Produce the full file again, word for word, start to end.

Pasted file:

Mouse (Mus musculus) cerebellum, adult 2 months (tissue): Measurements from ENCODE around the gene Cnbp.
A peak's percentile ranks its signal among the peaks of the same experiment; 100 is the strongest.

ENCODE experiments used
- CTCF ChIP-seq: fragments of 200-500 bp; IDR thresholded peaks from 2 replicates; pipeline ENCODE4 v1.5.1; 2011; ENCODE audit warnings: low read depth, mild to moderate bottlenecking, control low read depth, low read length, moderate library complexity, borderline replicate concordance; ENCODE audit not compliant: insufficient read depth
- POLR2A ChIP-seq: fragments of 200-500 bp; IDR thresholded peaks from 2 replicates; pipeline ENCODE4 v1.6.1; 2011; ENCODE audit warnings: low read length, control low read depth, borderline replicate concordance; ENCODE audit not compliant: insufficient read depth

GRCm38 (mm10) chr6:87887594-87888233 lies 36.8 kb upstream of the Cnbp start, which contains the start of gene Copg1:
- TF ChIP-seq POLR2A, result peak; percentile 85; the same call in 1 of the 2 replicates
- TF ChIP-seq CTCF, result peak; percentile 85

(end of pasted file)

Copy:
Mouse (Mus musculus) cerebellum, adult 2 months (tissue): Measurements from ENCODE around the gene Cnbp.
A peak's percentile ranks its signal among the peaks of the same experiment; 100 is the strongest.

ENCODE experiments used
- CTCF ChIP-seq: fragments of 200-500 bp; IDR thresholded peaks from 2 replicates; pipeline ENCODE4 v1.5.1; 2011; ENCODE audit warnings: low read depth, mild to moderate bottlenecking, control low read depth, low read length, moderate library complexity, borderline replicate concordance; ENCODE audit not compliant: insufficient read depth
- POLR2A ChIP-seq: fragments of 200-500 bp; IDR thresholded peaks from 2 replicates; pipeline ENCODE4 v1.6.1; 2011; ENCODE audit warnings: low read length, control low read depth, borderline replicate concordance; ENCODE audit not compliant: insufficient read depth

GRCm38 (mm10) chr6:87887594-87888233 lies 36.8 kb upstream of the Cnbp start, which contains the start of gene Copg1:
- TF ChIP-seq POLR2A, result peak; percentile 85; the same call in 1 of the 2 replicates
- TF ChIP-seq CTCF, result peak; percentile 85